Online Dating Tries a New Approach, Relies on Friends

When it comes to dating, do you trust your friends more than you trust yourself? Then, just in time for Valentine's Day, there's a new online matchmaking service just for you. It's called "Heartbroker," and it's looking to put the "social" back in online dating.

When it comes to dating, do you trust your friends more than you trust yourself? Then, just in time for Valentine’s Day, there’s a new online matchmaking service just for you. It’s called “Heartbroker,” and it’s looking to put the “social” back in online dating.

The service leverages Facebook to include friends in the online dating process, allowing friends to share information about their loveless buddies to better determine compatibility for and improve the quality of potential love matches.

If you hadn’t guessed already, a “Heartbroker” is the friend you pick to profile you to help you find a match.

Basically, the theory goes, your friends won’t lie. And, therefore, you won’t have to suffer the indignity of finding out the guy with the 20-year old bodybuilding pic is really a 60-year old who has never seen the inside of a gym.

Here’s how the company describes the process:

“Heartbroker works by having singles ask their trusted friends to write a testimonial and rate them on five simple attributes. The testimonials are listed on singles’ profiles so that their matches can evaluate them. The attribute ratings, on the other hand, remain confidential to encourage honest feedback, and are used to determine compatibility with others. Friends can also try their hand at playing Cupid with Heartbroker by suggesting matches to their single friends.”

Importantly for the matchee, you must first approve a Heartbroker for the feedback to count, so no need to worry about a crazy ex or long-lost “friend” crashing your dating mojo.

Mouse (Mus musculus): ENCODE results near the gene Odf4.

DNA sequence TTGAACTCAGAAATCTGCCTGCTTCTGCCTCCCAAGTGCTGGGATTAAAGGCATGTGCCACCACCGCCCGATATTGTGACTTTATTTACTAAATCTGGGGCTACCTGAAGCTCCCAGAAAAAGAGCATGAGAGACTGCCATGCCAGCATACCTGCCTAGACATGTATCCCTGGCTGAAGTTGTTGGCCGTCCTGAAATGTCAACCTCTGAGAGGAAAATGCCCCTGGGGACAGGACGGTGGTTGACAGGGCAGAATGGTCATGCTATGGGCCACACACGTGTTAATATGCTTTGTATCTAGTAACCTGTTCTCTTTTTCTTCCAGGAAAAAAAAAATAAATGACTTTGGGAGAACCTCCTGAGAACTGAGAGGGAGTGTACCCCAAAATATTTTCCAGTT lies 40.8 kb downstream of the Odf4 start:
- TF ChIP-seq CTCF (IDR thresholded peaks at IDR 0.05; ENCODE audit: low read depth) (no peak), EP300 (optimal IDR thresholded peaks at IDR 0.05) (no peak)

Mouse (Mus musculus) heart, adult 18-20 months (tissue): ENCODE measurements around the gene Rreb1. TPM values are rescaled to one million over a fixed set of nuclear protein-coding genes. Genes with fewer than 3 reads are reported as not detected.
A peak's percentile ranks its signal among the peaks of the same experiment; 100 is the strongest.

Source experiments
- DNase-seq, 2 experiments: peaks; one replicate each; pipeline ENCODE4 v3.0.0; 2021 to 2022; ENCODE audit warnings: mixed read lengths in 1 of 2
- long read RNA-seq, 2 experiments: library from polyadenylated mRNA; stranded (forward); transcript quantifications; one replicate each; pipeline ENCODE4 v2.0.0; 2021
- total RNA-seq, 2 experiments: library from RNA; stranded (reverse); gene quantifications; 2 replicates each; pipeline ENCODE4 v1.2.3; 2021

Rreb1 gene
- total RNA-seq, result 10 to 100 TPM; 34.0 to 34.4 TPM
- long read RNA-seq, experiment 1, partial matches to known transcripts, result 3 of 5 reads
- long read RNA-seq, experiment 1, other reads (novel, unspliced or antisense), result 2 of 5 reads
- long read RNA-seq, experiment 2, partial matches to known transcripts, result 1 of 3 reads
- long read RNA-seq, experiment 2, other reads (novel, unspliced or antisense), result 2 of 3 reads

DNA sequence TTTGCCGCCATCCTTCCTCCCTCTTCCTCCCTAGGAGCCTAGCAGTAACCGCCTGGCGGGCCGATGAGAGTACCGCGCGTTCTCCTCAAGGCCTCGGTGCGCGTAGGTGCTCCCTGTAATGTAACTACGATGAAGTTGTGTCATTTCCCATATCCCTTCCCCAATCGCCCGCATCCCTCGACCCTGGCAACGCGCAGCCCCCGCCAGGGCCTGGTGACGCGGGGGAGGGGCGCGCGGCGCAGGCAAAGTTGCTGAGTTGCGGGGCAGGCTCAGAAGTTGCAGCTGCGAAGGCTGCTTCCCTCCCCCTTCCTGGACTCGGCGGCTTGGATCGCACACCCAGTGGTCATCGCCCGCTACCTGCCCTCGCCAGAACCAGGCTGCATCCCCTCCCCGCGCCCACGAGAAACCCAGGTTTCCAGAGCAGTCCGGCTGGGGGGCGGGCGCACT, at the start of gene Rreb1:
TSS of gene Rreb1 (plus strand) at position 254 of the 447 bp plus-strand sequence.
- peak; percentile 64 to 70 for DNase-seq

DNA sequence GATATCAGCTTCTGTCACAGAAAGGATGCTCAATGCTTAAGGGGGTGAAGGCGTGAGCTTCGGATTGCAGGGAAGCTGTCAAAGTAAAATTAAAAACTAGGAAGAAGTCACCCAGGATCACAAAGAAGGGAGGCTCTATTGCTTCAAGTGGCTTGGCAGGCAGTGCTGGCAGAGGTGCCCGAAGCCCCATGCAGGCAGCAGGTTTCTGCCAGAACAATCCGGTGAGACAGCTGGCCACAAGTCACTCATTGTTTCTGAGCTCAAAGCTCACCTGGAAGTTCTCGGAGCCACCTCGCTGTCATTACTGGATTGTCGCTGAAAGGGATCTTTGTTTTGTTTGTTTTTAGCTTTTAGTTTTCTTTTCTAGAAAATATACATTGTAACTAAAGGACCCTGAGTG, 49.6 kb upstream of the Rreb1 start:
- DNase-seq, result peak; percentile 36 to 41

Once you approve the testimonial from you Heartbroker, it is displayed on your public profile, which can then be viewed by other Heartbroker users.

The five attributes, for the record, are attractiveness, intellect, humor, kindness and “outgoingness.” As noted by the company, the attribute ratings are used only in the company’s matching algorithm and not shown to anyone. That data will always remain hidden, but your friend will see the testimonial you wrote about them, as long as you approve.

For now, the site is exclusive to Facebook. To participate, you must have a Facebook account and cannot profile a friend who is not on Facebook.

The idea behind the site is to make the online dating process more social, moving it away from the “solitary self-promotion” ofthe current online dating market.

“You learn a lot about a person by meeting their friends and family,” said Sean Silas, COO & Co-founder. “The first generation of online dating sites like Match.com and eHarmony are missing this aspect, along with the added perspective and security that comes with it.”

COO Sean Silas and CEO Craig Robinson, a veteran of RealNetworks, founded the Seattle-based company behind the site, Heartbrokerâ„¢, Inc., in 2010.